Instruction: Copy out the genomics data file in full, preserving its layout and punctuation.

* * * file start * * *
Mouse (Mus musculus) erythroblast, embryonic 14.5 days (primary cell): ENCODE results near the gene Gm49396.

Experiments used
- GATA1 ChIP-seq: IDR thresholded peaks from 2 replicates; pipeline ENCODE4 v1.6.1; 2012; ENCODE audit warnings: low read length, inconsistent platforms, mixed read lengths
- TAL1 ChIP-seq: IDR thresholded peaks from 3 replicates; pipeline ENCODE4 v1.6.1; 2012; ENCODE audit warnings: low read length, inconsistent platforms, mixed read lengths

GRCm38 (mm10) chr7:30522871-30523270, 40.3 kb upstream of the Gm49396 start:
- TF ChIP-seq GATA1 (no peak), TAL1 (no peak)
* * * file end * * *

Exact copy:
Mouse (Mus musculus) erythroblast, embryonic 14.5 days (primary cell): ENCODE results near the gene Gm49396.

Experiments used
- GATA1 ChIP-seq: IDR thresholded peaks from 2 replicates; pipeline ENCODE4 v1.6.1; 2012; ENCODE audit warnings: low read length, inconsistent platforms, mixed read lengths
- TAL1 ChIP-seq: IDR thresholded peaks from 3 replicates; pipeline ENCODE4 v1.6.1; 2012; ENCODE audit warnings: low read length, inconsistent platforms, mixed read lengths

GRCm38 (mm10) chr7:30522871-30523270, 40.3 kb upstream of the Gm49396 start:
- TF ChIP-seq GATA1 (no peak), TAL1 (no peak)